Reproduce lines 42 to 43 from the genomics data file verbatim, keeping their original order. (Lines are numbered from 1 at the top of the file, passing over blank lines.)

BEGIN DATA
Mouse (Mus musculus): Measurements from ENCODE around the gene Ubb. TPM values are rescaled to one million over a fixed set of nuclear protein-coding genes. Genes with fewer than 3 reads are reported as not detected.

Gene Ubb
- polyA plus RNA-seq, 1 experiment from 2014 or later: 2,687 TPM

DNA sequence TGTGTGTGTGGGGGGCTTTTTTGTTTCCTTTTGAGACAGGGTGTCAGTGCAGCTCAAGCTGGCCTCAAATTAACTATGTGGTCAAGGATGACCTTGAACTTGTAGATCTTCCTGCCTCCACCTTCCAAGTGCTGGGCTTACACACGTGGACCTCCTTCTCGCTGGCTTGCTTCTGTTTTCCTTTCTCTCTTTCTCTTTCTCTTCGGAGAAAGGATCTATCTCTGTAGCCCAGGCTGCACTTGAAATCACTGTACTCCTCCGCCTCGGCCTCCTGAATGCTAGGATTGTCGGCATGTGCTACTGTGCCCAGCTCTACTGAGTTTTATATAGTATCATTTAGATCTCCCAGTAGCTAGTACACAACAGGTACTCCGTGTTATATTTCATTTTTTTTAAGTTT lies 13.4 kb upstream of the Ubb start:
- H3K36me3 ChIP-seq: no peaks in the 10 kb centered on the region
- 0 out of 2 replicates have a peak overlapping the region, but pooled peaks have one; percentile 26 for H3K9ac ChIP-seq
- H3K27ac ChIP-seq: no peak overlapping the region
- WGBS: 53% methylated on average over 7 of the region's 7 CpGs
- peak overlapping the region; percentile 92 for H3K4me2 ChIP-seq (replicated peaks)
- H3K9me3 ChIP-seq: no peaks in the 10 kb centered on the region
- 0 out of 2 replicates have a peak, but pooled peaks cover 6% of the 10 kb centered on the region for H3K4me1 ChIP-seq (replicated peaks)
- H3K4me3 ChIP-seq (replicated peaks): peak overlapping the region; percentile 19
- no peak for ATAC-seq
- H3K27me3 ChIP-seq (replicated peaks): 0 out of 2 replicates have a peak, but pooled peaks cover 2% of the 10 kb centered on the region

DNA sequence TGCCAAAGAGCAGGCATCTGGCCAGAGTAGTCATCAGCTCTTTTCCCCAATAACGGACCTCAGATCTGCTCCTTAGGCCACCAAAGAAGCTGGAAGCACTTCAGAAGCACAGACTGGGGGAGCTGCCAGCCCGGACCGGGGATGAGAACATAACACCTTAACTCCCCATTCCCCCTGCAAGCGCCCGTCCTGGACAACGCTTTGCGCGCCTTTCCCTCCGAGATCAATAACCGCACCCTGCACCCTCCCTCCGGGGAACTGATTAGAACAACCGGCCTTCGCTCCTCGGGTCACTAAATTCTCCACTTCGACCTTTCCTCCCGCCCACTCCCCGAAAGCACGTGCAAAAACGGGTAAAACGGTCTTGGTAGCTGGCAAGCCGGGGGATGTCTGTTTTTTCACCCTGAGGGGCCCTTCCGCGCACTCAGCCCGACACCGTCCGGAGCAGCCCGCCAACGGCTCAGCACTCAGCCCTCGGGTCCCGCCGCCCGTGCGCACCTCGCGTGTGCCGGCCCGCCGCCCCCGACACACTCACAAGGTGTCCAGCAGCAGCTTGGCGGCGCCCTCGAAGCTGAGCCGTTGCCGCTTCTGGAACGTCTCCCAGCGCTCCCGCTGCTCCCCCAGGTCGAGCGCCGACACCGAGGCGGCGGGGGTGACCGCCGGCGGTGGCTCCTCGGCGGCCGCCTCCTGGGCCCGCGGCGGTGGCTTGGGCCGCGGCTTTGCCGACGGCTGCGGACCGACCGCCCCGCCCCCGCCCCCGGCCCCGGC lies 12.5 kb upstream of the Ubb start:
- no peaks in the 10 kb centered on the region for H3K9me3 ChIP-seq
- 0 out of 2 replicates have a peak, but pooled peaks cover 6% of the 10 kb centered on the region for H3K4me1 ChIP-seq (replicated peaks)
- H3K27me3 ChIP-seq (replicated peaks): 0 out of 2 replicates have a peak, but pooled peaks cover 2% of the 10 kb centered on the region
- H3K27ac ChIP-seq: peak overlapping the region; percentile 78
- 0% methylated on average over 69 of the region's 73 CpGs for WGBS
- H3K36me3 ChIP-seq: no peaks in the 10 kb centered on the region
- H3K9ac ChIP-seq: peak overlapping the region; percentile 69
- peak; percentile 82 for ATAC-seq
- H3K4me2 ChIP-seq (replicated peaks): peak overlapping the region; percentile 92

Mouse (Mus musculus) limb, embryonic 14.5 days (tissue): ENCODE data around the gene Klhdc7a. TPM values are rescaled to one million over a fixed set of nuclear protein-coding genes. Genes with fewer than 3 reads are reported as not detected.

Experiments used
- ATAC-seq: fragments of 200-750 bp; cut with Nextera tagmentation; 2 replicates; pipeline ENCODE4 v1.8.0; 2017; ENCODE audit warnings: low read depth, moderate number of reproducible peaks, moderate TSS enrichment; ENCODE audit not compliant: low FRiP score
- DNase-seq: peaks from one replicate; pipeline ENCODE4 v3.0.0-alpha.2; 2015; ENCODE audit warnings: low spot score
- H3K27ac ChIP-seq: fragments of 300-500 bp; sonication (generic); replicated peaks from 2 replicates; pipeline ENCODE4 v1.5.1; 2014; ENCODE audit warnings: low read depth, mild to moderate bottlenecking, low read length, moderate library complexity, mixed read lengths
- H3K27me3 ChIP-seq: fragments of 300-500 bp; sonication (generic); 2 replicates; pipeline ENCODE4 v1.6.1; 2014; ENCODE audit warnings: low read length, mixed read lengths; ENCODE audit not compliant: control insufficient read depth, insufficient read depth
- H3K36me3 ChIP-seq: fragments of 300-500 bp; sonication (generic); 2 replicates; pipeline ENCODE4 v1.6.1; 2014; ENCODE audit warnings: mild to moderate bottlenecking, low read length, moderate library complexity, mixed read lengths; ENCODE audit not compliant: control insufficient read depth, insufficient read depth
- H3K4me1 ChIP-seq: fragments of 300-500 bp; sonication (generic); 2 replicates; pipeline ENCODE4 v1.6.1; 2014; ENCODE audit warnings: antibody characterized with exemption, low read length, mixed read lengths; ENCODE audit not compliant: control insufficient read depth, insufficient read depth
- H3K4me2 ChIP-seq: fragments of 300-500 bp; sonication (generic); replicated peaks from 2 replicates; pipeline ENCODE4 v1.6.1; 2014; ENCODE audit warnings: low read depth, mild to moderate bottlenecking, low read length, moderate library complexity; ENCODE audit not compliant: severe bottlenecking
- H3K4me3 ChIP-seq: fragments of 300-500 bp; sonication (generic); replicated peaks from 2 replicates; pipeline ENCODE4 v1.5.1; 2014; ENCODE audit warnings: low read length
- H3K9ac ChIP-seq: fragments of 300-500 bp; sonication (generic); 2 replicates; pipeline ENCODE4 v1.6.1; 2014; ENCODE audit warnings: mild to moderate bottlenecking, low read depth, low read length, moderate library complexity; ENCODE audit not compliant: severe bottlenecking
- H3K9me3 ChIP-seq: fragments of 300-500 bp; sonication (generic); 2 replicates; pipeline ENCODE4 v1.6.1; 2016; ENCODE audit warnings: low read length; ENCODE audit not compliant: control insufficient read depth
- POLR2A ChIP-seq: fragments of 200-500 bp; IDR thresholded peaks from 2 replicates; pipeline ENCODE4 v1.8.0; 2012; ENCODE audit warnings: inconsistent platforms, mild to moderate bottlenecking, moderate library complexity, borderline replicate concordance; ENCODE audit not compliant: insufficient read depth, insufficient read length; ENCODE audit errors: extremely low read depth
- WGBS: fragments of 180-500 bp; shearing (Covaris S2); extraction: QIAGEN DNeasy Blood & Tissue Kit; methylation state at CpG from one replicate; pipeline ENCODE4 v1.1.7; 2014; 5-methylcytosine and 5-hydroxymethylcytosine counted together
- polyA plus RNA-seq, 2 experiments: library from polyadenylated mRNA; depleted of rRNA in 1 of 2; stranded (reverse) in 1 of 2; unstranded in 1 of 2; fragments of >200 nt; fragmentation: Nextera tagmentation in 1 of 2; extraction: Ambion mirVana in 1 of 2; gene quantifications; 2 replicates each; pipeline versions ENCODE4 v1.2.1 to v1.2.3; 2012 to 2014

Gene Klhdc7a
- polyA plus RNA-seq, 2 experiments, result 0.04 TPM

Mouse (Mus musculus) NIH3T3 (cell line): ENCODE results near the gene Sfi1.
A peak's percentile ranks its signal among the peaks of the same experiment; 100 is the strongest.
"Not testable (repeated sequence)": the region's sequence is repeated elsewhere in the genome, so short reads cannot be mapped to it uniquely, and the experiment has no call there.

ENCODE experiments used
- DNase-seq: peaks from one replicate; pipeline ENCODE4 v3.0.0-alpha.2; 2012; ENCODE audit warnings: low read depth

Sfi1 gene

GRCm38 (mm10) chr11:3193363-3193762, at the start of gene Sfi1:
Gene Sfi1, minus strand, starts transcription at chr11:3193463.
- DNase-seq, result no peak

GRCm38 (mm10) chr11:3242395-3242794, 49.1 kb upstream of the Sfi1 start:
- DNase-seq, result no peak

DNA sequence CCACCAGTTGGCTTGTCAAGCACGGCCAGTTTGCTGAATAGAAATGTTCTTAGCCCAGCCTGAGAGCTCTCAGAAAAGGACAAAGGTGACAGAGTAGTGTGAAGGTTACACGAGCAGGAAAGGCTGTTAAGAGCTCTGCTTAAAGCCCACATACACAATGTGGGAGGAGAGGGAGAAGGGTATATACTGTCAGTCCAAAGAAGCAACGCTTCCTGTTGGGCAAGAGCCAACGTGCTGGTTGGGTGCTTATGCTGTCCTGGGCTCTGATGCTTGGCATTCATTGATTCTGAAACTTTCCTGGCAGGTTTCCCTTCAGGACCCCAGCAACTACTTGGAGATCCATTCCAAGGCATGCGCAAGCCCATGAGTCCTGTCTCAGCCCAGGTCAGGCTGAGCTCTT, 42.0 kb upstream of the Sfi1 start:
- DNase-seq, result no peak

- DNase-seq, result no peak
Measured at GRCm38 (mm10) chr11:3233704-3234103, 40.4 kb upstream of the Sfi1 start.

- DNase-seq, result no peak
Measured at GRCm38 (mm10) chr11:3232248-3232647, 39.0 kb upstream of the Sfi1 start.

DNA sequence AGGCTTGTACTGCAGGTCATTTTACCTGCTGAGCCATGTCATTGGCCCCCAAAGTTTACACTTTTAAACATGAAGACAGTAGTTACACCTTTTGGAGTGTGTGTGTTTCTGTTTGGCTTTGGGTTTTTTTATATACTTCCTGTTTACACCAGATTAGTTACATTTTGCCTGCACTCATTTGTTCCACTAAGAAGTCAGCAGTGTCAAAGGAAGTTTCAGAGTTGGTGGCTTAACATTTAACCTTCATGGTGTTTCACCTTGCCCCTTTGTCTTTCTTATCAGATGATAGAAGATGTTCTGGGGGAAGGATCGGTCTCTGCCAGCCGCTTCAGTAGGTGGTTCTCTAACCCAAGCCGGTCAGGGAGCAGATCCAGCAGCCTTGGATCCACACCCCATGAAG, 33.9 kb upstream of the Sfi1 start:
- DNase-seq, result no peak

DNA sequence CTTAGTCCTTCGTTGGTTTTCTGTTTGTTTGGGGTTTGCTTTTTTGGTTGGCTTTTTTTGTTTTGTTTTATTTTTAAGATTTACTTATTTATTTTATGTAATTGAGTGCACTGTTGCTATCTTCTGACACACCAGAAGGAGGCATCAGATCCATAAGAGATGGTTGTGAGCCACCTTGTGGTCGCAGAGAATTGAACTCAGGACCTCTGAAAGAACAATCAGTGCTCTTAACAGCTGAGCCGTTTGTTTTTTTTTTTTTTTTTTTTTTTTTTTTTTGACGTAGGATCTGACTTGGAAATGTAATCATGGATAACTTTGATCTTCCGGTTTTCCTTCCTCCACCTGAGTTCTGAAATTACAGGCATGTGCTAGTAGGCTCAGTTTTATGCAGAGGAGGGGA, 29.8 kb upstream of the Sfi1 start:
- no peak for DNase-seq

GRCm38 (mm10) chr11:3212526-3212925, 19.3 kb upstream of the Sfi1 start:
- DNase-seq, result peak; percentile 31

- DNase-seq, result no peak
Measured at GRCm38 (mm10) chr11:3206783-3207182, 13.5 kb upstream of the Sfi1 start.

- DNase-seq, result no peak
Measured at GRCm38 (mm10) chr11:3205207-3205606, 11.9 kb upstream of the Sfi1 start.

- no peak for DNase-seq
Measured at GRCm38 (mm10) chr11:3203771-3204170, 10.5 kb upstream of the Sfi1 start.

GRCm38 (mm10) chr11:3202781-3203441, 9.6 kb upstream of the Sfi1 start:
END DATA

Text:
Mouse (Mus musculus) NIH3T3 (cell line): ENCODE results near the gene Sfi1.
A peak's percentile ranks its signal among the peaks of the same experiment; 100 is the strongest.